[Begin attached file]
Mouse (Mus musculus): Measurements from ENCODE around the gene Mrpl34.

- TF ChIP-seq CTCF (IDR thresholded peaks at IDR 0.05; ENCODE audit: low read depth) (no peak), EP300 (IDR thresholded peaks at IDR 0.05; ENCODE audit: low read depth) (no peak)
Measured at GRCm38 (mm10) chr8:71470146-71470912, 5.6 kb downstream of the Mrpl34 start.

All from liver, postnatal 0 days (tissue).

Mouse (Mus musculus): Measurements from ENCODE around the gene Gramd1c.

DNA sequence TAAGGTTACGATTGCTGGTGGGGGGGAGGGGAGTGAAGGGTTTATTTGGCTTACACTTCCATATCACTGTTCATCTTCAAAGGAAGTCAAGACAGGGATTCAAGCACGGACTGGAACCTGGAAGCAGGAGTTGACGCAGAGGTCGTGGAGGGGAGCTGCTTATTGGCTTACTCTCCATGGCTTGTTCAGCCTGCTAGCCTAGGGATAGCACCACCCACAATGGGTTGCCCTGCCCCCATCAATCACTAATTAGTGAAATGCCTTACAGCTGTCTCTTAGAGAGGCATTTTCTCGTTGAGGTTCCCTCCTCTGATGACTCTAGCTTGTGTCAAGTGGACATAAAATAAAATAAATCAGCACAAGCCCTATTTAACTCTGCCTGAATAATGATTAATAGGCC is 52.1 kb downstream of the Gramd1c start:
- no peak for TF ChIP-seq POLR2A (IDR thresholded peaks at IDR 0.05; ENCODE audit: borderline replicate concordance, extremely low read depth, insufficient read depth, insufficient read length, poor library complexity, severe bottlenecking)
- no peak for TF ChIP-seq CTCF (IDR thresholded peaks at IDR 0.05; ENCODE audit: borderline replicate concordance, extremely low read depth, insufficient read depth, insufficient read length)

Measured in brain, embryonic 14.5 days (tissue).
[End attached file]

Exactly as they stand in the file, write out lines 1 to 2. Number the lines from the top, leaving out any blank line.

Mouse (Mus musculus): Measurements from ENCODE around the gene Mrpl34.

- TF ChIP-seq CTCF (IDR thresholded peaks at IDR 0.05; ENCODE audit: low read depth) (no peak), EP300 (IDR thresholded peaks at IDR 0.05; ENCODE audit: low read depth) (no peak)